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Toyota safety recalls - What does it mean to me?

Consumer Reports News: January 27, 2010 07:30 PM

With all the news circulating about Toyota, it is worth stepping back to see what it means to you, the consumer.

Last Thursday, Toyota issued a voluntary safety recall for eight models totaling 2.3 million vehicles to address potential problems related to sticking accelerator pedals: the 2005-2010 Avalon, 2007-2010 Camry, 2009-2010 Corolla, 2010 Highlander, 2009-2010 Matrix, 2009-2010 RAV4, 2008-2010 Sequoia, and 2007-2010 Tundra. This recall is in addition to the recall this past fall regarding floor mat pedal entrapment. (Read: " More than floor mats: Toyota recalls 2.3 million vehicles for sticking accelerators.") Yesterday, the automaker announced that it would halt production of those vehicles and ask dealers not to sell them until a correction can be made. (Read " Toyota suspends sales, production of recalled vehicles.") So far, Toyota has not announced what the fix will be available.

Toyota believes that the problem is a progressive wear issue. The company cites that the pedal may mechanically stick in a partially depressed position or return slowly to the idle position.

Toyota claims these cases are rare, and the company is being aggressive in addressing the problem at great expense.

Most of the models in this recall are relatively new, and therefore may not have excessive wear. However, drivers are cautioned to be sensitive to the action of their accelerator pedal and contact a local dealer should it not perform smoothly as expected.

Naturally, it would be preferred that every product be perfect, but the reality is that many vehicles face recalls. Although alarming, a recall means a manufacturer is addressing a problem and therefore is welcomed. Below we address common questions we have been receiving related to this latest notice from Toyota.

How common is the problem?
While there have been cases reported of sudden acceleration to the company and government, the incidence rate is extremely low. However, in analyzing the National Highway Traffic Safety Administration (NHTSA) safety complaints database, we found Toyota had a significantly higher number of complaints than other companies for the sampled year, 2008. The complaints in that database, which likely does not represent all cases, numbered 52. Between them, Toyota and Lexus accounted for more than a third of all the unintended-acceleration incidents we found among 2008-model vehicles. Seen another way, Toyota racked up more unintended-acceleration complaints than Chrysler, GM, Honda, and Nissan combined. But Toyota was not alone. The sudden-acceleration incidents were distributed over 22 brands, with 36 complaints logged for Ford Motor Company vehicles. (Read: "Analysis shows over 40 percent of sudden-acceleration complaints involve Toyotas.")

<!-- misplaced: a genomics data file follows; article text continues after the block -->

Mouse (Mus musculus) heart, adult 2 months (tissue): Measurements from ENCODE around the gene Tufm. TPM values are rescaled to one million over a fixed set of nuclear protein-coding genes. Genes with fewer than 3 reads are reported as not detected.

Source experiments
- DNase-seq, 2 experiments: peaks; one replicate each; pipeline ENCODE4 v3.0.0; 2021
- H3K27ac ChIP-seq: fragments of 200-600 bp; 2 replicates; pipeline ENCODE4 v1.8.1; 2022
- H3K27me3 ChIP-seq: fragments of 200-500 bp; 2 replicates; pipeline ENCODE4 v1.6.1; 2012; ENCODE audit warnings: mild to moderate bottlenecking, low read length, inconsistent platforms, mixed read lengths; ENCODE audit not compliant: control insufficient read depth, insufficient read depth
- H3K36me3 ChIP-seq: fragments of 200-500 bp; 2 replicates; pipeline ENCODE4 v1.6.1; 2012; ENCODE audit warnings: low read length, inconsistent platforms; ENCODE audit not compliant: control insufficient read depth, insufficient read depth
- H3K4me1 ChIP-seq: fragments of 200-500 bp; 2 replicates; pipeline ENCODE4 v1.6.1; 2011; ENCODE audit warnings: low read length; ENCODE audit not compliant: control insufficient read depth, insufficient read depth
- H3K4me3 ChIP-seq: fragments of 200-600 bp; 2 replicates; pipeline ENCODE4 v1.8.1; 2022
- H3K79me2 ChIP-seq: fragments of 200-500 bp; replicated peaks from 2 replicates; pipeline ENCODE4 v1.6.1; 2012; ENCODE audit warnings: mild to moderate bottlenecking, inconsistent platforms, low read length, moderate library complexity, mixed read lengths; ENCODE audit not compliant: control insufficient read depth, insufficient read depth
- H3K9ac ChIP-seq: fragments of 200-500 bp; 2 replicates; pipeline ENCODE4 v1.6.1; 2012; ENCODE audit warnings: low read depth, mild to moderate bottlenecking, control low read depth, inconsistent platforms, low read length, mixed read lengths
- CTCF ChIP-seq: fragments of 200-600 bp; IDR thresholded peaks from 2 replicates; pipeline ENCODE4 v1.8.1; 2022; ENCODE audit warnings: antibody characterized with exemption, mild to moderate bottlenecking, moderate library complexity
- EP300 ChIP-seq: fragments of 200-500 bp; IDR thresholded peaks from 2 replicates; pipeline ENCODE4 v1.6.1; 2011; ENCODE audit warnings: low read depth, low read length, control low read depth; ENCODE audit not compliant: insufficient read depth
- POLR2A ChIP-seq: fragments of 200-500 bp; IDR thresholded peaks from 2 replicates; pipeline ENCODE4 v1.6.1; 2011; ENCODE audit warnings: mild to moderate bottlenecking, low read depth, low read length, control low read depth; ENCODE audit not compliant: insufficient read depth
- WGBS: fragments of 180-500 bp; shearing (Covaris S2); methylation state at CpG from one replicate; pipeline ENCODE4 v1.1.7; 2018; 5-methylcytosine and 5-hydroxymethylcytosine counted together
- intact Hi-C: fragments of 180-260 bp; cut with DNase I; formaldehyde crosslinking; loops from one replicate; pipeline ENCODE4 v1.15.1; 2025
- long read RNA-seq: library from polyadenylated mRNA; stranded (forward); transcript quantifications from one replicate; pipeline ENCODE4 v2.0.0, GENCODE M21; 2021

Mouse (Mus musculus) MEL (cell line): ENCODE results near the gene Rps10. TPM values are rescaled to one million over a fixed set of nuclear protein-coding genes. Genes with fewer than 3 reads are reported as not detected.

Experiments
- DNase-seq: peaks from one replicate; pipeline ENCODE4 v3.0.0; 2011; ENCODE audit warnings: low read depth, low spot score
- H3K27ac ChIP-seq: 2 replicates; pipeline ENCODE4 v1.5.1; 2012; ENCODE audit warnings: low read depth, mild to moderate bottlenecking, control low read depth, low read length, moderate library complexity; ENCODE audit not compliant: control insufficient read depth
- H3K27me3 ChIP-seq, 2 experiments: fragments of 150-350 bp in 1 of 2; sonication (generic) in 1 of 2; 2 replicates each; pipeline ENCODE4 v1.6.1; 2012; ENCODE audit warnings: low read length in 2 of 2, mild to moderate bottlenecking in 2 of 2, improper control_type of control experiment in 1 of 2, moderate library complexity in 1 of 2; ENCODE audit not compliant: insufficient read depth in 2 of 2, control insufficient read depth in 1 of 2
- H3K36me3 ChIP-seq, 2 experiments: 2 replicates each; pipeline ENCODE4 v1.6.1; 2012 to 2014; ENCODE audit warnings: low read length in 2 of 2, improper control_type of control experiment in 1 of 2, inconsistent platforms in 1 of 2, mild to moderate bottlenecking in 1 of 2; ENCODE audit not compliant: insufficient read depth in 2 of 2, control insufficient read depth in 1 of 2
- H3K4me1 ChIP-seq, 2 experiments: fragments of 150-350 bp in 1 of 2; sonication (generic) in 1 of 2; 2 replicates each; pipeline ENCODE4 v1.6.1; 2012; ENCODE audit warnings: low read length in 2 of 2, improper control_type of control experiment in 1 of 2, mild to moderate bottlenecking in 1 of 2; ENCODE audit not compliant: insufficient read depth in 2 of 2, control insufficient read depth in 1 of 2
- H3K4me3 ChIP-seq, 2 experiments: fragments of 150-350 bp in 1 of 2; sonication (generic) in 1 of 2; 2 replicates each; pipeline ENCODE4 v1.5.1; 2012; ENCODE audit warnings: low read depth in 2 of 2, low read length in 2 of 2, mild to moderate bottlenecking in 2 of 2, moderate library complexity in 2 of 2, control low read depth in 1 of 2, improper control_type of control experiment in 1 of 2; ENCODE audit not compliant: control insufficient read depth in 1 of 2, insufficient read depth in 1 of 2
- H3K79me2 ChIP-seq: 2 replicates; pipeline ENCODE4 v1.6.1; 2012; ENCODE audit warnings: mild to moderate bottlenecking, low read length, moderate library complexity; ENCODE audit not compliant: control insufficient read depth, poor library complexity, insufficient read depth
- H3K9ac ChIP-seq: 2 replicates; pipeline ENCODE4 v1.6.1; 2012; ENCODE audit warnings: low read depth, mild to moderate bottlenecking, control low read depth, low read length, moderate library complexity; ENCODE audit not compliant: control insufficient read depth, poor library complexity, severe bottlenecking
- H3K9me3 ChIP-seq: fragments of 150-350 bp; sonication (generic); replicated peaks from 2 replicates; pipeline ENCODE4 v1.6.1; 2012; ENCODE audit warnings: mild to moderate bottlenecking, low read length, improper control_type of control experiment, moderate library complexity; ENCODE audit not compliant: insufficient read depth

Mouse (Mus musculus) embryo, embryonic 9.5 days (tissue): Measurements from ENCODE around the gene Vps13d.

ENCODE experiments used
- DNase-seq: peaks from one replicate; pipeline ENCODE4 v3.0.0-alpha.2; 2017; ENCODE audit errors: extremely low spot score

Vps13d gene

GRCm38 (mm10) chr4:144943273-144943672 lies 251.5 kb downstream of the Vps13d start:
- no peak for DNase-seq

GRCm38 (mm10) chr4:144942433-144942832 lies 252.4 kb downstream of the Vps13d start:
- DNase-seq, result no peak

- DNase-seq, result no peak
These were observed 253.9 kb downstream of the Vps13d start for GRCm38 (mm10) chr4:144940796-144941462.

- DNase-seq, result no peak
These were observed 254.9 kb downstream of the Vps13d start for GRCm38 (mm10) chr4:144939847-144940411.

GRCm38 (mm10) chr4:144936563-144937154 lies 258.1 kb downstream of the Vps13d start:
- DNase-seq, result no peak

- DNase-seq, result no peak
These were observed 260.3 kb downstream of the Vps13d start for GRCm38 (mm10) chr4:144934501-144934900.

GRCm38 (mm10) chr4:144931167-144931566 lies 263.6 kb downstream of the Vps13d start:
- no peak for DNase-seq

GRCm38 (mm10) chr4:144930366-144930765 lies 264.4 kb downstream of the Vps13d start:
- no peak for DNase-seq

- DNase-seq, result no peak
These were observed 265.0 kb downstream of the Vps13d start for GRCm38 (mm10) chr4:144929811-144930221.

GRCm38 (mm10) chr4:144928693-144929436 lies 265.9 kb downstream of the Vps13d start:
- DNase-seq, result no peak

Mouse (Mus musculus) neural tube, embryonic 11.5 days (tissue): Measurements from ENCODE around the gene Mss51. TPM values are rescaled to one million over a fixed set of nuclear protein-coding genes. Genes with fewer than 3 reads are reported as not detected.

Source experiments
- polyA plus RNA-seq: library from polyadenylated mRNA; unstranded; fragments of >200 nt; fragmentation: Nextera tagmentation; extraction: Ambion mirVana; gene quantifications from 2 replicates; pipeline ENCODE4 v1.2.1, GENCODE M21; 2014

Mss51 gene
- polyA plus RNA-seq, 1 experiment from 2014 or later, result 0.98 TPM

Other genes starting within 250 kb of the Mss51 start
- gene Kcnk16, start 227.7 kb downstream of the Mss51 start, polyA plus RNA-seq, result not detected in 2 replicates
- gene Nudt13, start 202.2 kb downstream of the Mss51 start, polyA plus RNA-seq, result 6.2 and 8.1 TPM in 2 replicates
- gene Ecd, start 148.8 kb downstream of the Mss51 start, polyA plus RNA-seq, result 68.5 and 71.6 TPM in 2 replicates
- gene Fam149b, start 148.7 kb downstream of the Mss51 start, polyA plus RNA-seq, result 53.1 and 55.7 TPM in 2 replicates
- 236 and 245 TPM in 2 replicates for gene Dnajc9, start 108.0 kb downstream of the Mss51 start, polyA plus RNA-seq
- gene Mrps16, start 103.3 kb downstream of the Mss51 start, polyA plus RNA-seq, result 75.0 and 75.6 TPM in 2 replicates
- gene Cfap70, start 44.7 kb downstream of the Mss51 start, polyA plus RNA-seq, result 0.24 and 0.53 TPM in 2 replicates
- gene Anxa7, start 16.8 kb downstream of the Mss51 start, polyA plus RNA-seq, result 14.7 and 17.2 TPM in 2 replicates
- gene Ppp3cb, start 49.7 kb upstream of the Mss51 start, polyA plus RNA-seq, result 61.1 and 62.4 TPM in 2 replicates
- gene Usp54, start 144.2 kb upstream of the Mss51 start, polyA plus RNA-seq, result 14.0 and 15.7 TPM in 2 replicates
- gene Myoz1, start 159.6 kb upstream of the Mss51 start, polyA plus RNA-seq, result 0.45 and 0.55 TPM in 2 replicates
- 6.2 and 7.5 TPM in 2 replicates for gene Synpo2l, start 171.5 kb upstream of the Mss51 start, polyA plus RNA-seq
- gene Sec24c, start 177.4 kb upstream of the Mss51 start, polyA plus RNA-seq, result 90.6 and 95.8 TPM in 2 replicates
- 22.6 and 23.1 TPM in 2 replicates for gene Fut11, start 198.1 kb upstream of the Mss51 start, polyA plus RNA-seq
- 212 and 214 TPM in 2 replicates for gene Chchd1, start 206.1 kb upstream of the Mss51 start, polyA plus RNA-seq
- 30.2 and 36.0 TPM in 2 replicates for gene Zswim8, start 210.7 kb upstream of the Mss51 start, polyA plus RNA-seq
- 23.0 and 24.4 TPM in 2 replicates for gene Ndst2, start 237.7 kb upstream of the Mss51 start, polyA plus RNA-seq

As Toyota puts into place a correction for the accelerator pedal mechanism, addresses pedal clearance (from the previous recall), and spreads smart-throttle technology across its model range, it should significantly diminish the likelihood of future sudden-acceleration-related accidents.

How does this impact Toyota's reliability rating?
It is important to separate reliability from recalls. Toyota remains among the most reliable brands and automakers in the industry. And we expect Toyota reliability to continue to be strong. (Learn more about car reliability.)

Our reliability survey does not classify repairs due to recalls as problems; in fact, subscribers/owners are specifically told to exclude recalls when listing the problems with their vehicle over the last year. That's because the causes and effects of recalls are very different from other unforeseen mechanical problems.

A recall is a correction to a problem that most owners never actually had. The work is performed at the manufacturer's expense, even if the vehicle is out of warranty. And a recall is aimed at preventing a problem from occurring, as opposed to a repair that may require multiple visits to fully address the issue.

Does Consumer Reports still recommend Toyota vehicles?
Consumer Reports has temporarily suspended its "recommended" status for eight Toyota vehicle models and one Pontiac model that may have accelerator pedals that can stick and cause unintended acceleration.

What about buying a used Toyota, or driving an older model?
We are also advising used-car buyers to avoid purchasing any of the affected vehicles until this issue is resolved. Because Toyota claims that the accelerator problem is progressive based on wear, drivers of older (pre-2010) models should be particularly wary of signs of sticking. Of course, a pre-owned model will have more wear than a new one, and therefore may be at a greater risk for related problems.

What lessons can be learned through this for all motorists?
As Toyota has chased the elusive causes for unintended acceleration, it has highlighted the importance of technical service bulletins (TSBs) and safety recalls. When you purchase a used vehicle, regardless of brand, let this serve as a reminder to have it serviced by a qualified mechanic that can ensure the vehicle is up to date with TSBs and recalls.

In addition, all drivers should be familiar with the proper and safe way to control a car experiencing unintended acceleration: Brake firmly, put the transmission in Neutral, steer to a safe location, and turn the car off.  (Read: "How to cope with sudden unintended acceleration" for more information..")

For more information on the Toyota recalls, see our unintended acceleration guide.

Jeff Bartlett

Updated 1/29/10

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